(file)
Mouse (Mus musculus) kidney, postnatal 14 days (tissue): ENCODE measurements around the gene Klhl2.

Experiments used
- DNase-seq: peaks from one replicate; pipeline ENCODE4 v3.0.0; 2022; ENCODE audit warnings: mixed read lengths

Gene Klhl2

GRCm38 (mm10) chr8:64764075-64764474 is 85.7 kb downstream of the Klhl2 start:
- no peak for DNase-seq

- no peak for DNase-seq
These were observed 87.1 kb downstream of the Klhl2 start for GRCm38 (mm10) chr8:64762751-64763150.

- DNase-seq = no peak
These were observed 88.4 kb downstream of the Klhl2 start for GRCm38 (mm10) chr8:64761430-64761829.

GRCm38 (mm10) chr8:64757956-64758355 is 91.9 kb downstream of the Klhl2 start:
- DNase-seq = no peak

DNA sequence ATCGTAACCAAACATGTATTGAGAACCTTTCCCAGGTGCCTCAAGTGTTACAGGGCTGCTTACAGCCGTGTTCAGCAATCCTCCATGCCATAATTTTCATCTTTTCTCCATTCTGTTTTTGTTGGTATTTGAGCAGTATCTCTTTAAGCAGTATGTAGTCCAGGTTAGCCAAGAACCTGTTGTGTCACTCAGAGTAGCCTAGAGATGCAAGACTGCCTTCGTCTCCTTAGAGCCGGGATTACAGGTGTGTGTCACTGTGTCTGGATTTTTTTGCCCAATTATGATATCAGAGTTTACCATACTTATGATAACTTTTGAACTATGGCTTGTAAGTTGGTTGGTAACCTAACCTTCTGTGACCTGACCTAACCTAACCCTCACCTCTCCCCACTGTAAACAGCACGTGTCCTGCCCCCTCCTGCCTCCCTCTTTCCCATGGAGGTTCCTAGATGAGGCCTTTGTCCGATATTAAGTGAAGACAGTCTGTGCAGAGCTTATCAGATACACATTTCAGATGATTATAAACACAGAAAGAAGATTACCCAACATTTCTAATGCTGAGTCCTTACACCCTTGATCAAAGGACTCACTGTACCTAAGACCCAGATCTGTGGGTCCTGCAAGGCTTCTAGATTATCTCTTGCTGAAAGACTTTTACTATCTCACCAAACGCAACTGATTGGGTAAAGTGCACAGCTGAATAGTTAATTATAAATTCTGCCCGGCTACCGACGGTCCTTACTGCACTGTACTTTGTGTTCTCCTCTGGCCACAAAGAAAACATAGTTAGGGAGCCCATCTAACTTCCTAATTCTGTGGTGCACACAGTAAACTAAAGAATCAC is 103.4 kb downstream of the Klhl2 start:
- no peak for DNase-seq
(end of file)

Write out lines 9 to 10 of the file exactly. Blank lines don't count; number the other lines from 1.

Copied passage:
- DNase-seq = no peak
These were observed 88.4 kb downstream of the Klhl2 start for GRCm38 (mm10) chr8:64761430-64761829.